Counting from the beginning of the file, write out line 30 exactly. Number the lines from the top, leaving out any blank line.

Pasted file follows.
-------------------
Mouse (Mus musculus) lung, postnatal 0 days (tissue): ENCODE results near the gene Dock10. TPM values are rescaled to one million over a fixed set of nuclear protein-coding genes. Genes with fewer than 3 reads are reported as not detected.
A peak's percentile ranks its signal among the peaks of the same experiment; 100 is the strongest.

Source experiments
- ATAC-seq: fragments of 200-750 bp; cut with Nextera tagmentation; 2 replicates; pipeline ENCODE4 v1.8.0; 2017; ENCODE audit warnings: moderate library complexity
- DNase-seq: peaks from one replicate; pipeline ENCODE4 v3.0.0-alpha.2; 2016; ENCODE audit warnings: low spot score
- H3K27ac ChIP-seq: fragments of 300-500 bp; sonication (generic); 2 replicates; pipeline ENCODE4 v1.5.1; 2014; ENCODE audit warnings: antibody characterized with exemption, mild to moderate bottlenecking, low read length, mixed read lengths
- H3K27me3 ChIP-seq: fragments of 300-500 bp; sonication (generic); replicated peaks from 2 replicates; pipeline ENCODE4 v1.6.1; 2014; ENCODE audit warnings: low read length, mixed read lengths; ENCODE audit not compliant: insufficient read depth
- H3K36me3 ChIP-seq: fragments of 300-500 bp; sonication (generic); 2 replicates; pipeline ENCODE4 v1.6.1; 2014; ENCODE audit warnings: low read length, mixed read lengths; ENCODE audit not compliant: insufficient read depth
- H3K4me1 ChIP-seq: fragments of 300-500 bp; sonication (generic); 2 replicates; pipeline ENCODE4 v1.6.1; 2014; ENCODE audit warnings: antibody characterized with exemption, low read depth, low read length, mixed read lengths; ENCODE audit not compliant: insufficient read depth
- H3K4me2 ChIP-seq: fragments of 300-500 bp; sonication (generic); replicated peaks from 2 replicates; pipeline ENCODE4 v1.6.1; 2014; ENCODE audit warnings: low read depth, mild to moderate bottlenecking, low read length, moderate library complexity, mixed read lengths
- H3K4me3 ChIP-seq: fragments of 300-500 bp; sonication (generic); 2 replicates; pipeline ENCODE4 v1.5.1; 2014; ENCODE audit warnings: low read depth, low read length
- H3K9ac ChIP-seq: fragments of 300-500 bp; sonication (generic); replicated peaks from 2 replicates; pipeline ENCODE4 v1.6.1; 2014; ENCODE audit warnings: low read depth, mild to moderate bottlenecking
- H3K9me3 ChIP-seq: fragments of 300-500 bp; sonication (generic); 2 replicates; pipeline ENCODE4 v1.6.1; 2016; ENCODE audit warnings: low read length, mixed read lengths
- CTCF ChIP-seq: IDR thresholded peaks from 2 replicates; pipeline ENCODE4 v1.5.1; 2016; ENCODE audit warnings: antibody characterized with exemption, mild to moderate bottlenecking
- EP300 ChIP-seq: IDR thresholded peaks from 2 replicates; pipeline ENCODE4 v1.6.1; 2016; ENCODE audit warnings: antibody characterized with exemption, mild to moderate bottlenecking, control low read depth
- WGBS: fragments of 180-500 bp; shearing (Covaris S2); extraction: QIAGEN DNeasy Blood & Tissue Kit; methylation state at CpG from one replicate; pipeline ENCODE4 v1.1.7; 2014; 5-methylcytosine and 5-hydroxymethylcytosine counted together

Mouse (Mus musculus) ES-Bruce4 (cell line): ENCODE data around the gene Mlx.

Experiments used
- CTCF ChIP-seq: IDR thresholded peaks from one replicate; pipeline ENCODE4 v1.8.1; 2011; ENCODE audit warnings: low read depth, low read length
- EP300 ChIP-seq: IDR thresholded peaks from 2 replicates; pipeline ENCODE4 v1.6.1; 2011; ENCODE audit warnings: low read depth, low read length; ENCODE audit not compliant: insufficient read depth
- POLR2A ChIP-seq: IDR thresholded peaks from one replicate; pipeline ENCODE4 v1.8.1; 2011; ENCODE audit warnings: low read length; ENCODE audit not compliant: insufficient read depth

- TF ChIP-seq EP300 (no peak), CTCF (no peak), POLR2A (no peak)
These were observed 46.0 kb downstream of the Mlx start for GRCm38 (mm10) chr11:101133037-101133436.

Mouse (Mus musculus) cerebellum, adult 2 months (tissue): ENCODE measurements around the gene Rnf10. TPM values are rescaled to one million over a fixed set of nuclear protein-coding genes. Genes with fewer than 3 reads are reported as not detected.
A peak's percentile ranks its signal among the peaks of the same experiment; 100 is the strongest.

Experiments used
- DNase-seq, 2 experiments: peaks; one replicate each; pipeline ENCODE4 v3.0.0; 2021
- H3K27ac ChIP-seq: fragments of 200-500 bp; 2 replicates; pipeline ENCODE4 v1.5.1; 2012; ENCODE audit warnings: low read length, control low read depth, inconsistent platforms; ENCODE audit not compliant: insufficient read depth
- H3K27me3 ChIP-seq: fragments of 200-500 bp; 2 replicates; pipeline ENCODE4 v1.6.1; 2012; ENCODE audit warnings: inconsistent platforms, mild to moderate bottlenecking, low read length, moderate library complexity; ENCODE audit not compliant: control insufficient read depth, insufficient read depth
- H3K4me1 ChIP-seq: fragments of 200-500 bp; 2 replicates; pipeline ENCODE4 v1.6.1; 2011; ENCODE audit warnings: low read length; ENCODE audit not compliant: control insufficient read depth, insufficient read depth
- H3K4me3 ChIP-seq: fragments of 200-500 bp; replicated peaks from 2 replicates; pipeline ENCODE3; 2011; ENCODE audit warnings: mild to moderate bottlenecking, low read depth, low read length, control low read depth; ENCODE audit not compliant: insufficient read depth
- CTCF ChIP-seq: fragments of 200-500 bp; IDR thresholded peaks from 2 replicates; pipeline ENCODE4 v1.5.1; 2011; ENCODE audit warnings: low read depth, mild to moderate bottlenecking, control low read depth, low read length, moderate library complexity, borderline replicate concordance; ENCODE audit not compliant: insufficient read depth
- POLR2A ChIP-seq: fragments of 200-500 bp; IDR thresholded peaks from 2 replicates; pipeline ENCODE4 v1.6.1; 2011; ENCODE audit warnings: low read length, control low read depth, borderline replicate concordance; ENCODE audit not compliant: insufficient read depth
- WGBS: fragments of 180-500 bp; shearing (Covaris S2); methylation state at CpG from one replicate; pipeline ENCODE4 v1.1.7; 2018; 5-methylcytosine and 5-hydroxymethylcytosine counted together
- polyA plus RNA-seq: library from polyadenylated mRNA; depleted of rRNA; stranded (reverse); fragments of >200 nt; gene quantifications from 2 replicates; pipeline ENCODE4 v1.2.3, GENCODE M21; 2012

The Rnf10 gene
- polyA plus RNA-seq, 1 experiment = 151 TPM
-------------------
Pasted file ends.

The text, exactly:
- H3K4me1 ChIP-seq: fragments of 200-500 bp; 2 replicates; pipeline ENCODE4 v1.6.1; 2011; ENCODE audit warnings: low read length; ENCODE audit not compliant: control insufficient read depth, insufficient read depth